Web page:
It is disturbing to read the list of ‘missed opportunities’. Abedi was in the arena for more than an hour and a half before he detonated his bomb. He arrived at 20.51 and blew himself up at 22.31, as the concert attendees started to leave. In that time, this young man with a massive rucksack was seen by numerous people. He was described by some of them as ‘nervous’ and ‘fidgety’. He looked out of place – his age ‘meant that he did not fit the demographic of a parent waiting for a child’, as the inquiry says. And yet as a result of individual and organisational failure – including, the inquiry says, insufficient training of the security guards on duty that night – the message didn’t get through that there was a fidgeting, agitated man with a bulging rucksack hanging around for 90 minutes at the exit area of a venue that was largely packed with children and teenagers.

Remarkably, some people at the arena who saw Abedi thought to themselves that he was a suicide bomber. Christopher Wild and his partner, Julie Whitley, who were picking up Whitley’s daughter, discussed the possibility that Abedi had a bomb in his rucksack. Wild actually did confront Abedi and asked him what was in his bag. Abedi nervously brushed him off. Wild reported his concerns to security guards at 22.15 – 16 minutes before the explosion – but he was ‘fobbed off’. Another parent said the security guards were ‘really quite dismissive’ of Wild’s concerns. It is deeply disturbing that parents at the arena rightly suspected Abedi was a bomber and yet nothing was done to challenge or remove him.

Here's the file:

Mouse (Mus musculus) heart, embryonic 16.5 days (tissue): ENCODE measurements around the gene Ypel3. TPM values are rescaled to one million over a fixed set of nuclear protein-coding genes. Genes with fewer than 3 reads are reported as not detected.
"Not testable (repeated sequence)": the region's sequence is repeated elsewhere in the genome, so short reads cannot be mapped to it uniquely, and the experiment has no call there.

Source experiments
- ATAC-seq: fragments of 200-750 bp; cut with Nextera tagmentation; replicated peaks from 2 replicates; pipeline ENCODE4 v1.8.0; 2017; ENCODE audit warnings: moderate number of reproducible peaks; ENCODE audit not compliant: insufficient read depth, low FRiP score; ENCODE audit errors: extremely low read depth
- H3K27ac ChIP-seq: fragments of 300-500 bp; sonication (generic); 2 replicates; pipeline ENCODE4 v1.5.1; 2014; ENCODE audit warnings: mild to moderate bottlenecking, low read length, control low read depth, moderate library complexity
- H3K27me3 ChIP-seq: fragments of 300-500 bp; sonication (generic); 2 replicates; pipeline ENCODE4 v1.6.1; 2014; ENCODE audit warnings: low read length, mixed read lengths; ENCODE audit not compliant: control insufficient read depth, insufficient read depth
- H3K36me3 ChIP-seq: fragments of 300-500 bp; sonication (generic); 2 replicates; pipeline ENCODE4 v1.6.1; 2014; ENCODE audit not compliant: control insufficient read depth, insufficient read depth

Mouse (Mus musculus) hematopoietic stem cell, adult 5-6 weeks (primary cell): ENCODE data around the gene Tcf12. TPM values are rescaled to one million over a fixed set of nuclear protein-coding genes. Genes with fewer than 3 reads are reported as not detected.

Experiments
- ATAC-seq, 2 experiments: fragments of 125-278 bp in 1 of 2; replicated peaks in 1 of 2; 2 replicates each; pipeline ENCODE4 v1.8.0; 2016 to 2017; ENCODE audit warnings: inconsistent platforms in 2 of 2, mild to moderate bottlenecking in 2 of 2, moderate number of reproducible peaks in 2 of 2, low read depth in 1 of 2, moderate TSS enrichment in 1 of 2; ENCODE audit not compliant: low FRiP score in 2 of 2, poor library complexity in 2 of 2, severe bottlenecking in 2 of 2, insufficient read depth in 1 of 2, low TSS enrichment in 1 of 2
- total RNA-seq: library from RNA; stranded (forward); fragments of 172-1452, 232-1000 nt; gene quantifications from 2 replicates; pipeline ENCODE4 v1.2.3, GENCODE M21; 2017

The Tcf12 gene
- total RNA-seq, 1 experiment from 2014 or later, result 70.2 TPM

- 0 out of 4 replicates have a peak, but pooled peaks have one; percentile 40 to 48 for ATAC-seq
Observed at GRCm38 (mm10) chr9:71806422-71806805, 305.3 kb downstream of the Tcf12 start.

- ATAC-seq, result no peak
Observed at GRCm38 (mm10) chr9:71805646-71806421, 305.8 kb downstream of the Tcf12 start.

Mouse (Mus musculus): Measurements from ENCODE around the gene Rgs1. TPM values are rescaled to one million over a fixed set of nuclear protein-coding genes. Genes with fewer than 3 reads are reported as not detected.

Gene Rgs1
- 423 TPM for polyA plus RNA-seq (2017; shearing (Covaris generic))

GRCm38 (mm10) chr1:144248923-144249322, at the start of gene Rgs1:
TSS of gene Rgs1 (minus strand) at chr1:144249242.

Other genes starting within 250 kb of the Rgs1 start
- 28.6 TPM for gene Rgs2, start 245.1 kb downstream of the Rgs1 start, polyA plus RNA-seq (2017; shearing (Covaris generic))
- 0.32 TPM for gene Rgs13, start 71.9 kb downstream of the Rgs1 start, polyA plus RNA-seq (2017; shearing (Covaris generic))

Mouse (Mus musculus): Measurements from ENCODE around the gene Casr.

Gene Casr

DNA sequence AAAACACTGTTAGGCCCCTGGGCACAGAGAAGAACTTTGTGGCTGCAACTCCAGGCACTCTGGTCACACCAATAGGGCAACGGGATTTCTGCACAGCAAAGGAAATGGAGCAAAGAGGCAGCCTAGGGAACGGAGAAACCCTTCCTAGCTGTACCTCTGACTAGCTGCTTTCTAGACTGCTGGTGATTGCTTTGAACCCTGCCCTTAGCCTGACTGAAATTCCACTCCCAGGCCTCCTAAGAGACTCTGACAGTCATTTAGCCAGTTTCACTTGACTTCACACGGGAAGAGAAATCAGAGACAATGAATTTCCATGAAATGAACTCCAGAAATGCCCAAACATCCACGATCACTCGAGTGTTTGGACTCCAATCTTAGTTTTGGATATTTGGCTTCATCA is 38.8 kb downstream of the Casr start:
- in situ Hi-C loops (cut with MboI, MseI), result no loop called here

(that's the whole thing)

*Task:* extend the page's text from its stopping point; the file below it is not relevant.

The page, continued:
Some of the failures on that night were organisational, others technical. Some were errors of judgement, others suggest there was a cavalier attitude among some of the security guards towards people’s concerns about Abedi. But the failures of the security guard who didn’t want to confront Abedi because he was worried about being thought of as racist are perhaps the most striking. The report documents the security guard’s concerns. ‘[He] was fearful of being branded a racist’, it says. The security guard ‘hesitated to report SA [Salman Abedi] because of his concern about what the reaction might be’. He was worried that ‘he might be accused of racism’.